Groups in conflict Behave

Organizations are composed of individual and groups. Organization being a system, both individuals and groups cannot remain independent but dependent on each other. Conflict arises out of inconsistency. Inconsistency in different matters among groups in an organization creates inter-group conflicts. One union vs. another union, one functional groups like production vs. another functional group like marketing are the examples of group conflicts or inter-group conflicts. The inter-group conflicts usually arise when (i) there is a felt need among groups for a joint decision making (ii) there is differentiation in goals of the groups and (iii) there is differentiation in perceptions of reality by the groups.
Strategies for Managing Inter-Group Conflict
During inter-group conflict, the following strategies can be used.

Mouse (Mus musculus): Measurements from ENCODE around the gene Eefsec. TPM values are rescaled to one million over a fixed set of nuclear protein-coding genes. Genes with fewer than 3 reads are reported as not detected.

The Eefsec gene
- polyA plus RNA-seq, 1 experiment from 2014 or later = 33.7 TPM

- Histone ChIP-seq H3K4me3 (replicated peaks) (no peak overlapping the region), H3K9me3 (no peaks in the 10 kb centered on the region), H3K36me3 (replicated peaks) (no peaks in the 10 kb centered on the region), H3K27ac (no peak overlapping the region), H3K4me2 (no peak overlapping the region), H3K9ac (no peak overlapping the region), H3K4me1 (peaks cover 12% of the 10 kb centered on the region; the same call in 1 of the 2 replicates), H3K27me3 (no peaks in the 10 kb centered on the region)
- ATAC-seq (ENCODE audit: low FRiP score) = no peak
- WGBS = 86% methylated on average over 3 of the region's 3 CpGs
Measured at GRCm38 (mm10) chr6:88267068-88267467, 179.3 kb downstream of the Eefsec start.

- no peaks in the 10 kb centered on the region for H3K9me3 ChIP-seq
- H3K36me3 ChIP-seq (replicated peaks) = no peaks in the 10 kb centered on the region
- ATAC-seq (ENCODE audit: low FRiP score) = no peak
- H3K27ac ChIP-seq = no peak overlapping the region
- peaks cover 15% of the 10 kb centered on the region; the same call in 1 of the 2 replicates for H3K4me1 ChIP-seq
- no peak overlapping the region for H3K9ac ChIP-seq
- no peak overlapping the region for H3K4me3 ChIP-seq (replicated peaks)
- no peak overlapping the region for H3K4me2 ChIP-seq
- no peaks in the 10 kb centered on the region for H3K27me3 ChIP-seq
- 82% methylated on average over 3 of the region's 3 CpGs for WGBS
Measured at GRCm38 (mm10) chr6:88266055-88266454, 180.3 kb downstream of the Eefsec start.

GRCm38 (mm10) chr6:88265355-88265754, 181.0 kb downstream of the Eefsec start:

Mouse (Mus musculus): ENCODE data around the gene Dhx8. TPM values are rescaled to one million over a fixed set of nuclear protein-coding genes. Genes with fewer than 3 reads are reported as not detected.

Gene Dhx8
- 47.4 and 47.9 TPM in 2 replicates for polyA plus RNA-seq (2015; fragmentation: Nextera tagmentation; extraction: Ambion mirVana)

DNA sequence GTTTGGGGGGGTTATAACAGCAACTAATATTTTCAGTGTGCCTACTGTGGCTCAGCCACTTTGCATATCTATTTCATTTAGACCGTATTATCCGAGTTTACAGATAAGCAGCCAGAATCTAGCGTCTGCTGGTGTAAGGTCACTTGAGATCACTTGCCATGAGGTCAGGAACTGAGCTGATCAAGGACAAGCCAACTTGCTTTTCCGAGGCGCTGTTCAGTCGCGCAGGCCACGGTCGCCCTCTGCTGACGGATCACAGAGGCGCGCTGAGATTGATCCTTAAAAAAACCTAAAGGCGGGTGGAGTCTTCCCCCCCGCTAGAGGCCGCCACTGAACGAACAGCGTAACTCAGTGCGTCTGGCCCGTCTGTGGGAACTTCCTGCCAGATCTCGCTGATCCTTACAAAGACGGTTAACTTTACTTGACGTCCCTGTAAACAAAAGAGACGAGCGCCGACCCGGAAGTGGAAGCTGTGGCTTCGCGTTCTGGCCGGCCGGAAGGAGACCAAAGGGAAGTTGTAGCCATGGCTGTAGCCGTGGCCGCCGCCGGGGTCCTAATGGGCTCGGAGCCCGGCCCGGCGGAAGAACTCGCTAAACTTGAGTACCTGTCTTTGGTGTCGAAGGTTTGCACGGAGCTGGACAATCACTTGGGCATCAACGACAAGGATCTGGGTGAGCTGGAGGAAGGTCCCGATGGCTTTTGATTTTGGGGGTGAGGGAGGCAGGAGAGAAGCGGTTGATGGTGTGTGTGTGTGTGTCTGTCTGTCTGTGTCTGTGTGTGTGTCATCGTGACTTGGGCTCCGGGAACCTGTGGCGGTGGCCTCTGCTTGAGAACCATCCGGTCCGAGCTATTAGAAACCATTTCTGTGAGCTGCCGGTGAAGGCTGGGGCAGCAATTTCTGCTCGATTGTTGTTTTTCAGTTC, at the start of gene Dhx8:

1. Contracting: An agreement is negotiated between two groups. It is of "quid pro quo" (this for that) nature. Each group makes some concessions.
  2. Co-opting: One group give some of its leadership positions to members of other group or includes them as committee members. Bank representatives and client company's board of directors is an example of co-opting.
  3. Coalition forming: Two or more group cooperative or combine resources. Member groups cooperate with each other to compete with non-member groups.
  4. Influencing decision criteria: Groups influence the criteria selected for resource allocation. Such criterion is advantages to such groups.
  5. Information control: Group exerts control on important information. Gaining exclusive accesses to sensitive information increase power.
  6. Pressure tactics: Groups uses pressure tactics to force other groups to give in. For example, unions threaten strike and management threatens lock-out as pressure tactics.

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